In my last article, I outlined a short embedded JTAG-based ‘C’ routine to dump machine check errors in the event of a system crash or hang. In today’s blog, I look at this in the larger context of diagnosing the root cause of system wedges, and what embedded ITP techniques can be used to gather as much forensics data as possible.
In A Short Routine to Dump Machine Check Errors Using Embedded ITP, we showed how simple it is to create a small On-Target Diagnostic (OTD) using ASSET’s ScanWorks Embedded Diagnostics (SED) product. This OTD dumped the machine check error data associated with a specified socket, core and bank. It’s easy enough to modify this source code to dump all banks on all cores on all sockets, select and examine the individual registers therein, and perform other tasks.
But, what do we do with this information, and what other useful data might we retrieve to help root-cause the source of machine check exceptions and system wedges? Firstly, a general topology of error classifications can be seen in the article Autonomic Foundation for Fault Diagnosis in the Intel Technology Journal, Volume 16, Issue 2, 2012. See below:
Detectable but Uncorrected Errors (DUE) can manifest themselves via blue screens or other system hangs/crashes. In Intel designs, internal processor errors, such as a processor instruction retirement watchdog timeout (or three-strike timeout) “wedge” the system, will cause a CATERR assertion and can only be recovered from by a system reset. Identifying the root cause of such events is notoriously difficult, as the system is effectively wedged and cannot be put into full probe mode by JTAG-assisted hardware debuggers. In such extreme cases the machine check error handler at vector 0x18h does not execute correctly. But, some breadcrumbs can still be retrieved, especially by SED-based OTDs.
As an aside, a good Intel reference on processor instruction retirement watchdog timeouts can be found here: Processor Reorder Buffer (ROB) Timeout Debug Guide. Keep in mind that ROB timeouts are only one of many types of internal, catastrophic errors. This document is a little dated, but does give a good high-level overview.
To understand the more technical detail, excellent public references on this are the Machine Check Architecture and Interpreting Machine Check Error Codes chapters within the Intel® 64 and IA-32 Architectures Software Developer’s Manual, Volume 3B; and the Skylake Server External Design Specification (EDS), Volume One: Architecture. I’ll excerpt the techniques relevant to triaging a three-strike timeout on an Intel Xeon Processor Scalable Family part. As a reference, since the machine check MSRs play such a critical role in root cause resolution, here’s an image excerpt from the SDM:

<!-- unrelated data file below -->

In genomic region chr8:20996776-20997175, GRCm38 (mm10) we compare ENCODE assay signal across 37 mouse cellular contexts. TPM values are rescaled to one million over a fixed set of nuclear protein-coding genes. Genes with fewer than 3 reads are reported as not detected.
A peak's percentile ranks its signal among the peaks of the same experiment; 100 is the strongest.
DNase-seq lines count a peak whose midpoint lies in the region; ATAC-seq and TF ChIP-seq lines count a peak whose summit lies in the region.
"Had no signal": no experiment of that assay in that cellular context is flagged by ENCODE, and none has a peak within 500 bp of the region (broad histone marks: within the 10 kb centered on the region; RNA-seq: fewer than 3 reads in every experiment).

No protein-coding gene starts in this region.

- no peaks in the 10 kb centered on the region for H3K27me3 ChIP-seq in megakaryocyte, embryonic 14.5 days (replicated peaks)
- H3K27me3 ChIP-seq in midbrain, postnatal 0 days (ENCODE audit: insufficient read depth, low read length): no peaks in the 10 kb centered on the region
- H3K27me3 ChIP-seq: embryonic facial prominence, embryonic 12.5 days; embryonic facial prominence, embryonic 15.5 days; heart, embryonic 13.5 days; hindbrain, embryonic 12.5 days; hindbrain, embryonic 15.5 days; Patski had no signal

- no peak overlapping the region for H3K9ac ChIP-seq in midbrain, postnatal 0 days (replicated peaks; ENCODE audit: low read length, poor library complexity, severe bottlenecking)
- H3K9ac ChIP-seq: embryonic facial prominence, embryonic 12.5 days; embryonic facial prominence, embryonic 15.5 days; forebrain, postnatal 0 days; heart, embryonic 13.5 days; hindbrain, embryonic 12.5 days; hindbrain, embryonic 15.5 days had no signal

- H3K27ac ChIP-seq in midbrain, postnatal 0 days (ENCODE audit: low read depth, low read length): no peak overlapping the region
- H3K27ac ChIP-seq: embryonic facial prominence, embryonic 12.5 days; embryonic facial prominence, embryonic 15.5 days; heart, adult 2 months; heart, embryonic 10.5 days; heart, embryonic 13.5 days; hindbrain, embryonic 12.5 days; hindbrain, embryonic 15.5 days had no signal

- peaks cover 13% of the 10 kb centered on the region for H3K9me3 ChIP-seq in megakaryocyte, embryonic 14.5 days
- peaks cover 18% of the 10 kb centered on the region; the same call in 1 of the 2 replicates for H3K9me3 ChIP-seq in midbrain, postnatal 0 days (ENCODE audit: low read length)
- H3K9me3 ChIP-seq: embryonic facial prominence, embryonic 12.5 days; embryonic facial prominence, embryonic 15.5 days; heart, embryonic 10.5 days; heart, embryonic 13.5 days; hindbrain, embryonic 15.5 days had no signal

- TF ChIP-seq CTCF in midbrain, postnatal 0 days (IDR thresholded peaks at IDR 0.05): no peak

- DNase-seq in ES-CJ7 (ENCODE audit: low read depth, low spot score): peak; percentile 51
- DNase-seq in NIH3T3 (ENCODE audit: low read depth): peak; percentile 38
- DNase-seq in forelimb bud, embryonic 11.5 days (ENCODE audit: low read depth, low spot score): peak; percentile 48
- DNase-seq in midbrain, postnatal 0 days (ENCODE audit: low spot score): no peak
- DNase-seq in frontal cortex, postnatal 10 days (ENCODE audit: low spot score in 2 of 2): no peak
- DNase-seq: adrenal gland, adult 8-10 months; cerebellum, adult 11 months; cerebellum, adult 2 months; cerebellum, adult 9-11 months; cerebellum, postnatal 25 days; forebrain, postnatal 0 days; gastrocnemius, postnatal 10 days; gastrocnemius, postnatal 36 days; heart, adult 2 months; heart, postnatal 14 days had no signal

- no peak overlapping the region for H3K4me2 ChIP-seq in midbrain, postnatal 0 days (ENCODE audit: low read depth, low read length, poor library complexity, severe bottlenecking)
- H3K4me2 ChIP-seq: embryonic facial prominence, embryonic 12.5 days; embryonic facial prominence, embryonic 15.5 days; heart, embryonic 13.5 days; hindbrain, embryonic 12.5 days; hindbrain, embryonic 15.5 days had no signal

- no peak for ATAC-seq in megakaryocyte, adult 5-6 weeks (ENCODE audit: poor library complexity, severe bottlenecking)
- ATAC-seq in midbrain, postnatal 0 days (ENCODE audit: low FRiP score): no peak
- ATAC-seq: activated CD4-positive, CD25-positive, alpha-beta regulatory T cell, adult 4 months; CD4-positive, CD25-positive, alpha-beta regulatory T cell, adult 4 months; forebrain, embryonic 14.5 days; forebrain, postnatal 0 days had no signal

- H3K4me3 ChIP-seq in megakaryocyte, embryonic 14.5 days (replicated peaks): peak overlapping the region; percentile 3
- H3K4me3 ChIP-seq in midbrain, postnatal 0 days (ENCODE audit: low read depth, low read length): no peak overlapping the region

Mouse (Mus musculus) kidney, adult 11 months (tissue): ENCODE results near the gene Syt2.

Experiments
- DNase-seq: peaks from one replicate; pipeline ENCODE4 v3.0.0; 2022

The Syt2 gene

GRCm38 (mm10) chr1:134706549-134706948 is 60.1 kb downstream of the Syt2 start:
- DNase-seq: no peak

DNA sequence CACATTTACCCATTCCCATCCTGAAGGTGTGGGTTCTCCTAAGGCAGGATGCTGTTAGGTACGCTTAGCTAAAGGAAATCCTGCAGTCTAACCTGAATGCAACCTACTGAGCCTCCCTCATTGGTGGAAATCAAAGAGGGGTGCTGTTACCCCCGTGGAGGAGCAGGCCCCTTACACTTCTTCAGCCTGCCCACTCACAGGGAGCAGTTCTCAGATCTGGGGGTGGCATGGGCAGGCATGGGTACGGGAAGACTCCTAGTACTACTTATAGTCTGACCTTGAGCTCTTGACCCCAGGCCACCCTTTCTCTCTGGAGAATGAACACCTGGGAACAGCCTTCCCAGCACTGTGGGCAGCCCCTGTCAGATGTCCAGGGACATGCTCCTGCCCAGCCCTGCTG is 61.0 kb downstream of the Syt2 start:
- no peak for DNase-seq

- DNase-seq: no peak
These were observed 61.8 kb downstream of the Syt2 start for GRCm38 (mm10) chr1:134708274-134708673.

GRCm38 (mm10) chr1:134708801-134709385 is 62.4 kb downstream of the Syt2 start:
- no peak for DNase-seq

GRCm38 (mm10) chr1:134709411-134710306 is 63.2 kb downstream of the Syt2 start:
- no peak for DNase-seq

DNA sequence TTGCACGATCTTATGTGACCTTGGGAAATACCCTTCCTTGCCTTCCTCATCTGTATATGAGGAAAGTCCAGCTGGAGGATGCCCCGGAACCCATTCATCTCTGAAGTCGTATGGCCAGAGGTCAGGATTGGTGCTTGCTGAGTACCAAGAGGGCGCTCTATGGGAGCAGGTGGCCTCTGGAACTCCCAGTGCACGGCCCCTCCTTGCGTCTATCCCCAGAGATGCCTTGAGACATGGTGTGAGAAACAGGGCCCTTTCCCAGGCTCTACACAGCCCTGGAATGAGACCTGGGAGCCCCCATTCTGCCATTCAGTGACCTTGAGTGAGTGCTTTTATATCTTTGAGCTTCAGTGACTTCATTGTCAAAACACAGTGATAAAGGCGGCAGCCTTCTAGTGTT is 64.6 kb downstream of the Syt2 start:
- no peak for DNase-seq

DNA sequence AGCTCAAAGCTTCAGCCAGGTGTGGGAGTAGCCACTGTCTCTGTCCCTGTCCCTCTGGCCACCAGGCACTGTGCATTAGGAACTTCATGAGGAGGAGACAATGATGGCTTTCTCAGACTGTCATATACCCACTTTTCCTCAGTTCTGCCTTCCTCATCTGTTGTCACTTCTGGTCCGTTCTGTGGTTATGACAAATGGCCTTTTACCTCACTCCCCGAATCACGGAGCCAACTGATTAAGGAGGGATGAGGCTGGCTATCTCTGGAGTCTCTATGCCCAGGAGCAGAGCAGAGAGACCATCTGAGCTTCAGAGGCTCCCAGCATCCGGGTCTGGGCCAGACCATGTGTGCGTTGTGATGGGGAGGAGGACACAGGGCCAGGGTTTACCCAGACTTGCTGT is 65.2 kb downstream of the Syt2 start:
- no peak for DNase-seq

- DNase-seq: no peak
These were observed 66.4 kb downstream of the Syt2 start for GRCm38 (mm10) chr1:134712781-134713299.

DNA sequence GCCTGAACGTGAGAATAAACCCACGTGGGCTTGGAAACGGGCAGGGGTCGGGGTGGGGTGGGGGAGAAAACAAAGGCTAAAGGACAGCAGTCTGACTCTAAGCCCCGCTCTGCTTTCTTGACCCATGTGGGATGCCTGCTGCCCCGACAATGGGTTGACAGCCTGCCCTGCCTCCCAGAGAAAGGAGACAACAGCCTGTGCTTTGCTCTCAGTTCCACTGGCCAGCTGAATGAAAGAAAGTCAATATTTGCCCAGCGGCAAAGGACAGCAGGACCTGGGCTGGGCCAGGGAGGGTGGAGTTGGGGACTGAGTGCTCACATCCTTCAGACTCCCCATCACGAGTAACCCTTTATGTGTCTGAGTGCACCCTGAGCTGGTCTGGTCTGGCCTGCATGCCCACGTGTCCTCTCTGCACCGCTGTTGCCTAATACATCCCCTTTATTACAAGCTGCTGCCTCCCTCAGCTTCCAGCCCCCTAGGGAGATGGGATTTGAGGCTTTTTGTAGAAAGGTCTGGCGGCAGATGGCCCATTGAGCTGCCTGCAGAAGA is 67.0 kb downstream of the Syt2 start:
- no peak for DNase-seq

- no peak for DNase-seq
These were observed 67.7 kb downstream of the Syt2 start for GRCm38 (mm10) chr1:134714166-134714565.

In an SED environment, the BMC must await assertion of the #MC signal (CATERR or MSMI), and then act accordingly. The first step is usually to query the uncore registers, also known as CSRs (Configuration and Status Registers) via PCI configuration space. This is because the uncore comprises the shared LLC cache, CHA, IMC, PCU, Ubox, IIO, and UPI modules. The PCU, per the Broadwell EDS, captures the error sources in the MCA_ERR_SRC_LOG, which is located at Bus(1), Device 30, Function 2. This usually indicts the offending socket, and characterizes the fault as an MCERR or IERR. The SED API that reads the uncore registers (in fact any CSR) has the following form:
int ai_ReadCSR(int mHandle, unit16_t DeviceNo, unit16_t FunctionNo, unit16_t Offset, unit32_t *RegisterData);
After this, it’s a matter of reading the applicable MC MSRs from all the processor cores within the socket that asserted the IERR. Chapter 16 of the SDM is an excellent reference to the methodology to be used. For example, Section 16.9 outlines that incremental error codes for internal machine check errors from the PCU controller are reported in the register bank IA32_MC4. And in Table 16-28, it is noted that on an IERR caused by a core 3-strike, the IA32_MC3_STATUS (MLC) is copied to the IA32_MC4_STATUS (after a 3-strike, the core MCA banks will be unavailable).
Are there more forensics nuggets to retrieve? Of course. The Intel CScripts provide a lot of functionality in this respect. For an OTD, it is worthwhile retrieving the extended machine check state MSRs (starting at address 180H to retrieve the value of the General Purpose Registers (GPRs)). And the Last Branch Record (LBR) trace mechanism can be extremely useful in CATERR/IERR debugging sessions. Although one core threw a three-strike and is responsible for the CATERR, the information in the LBR stack for other cores provides the ability to reconstruct a better picture of what was going on right before. For more on LBR and how I used it to reverse-engineer code execution, see the articles Using LBR Trace without Source Code, and Reverse-Engineering Code Execution.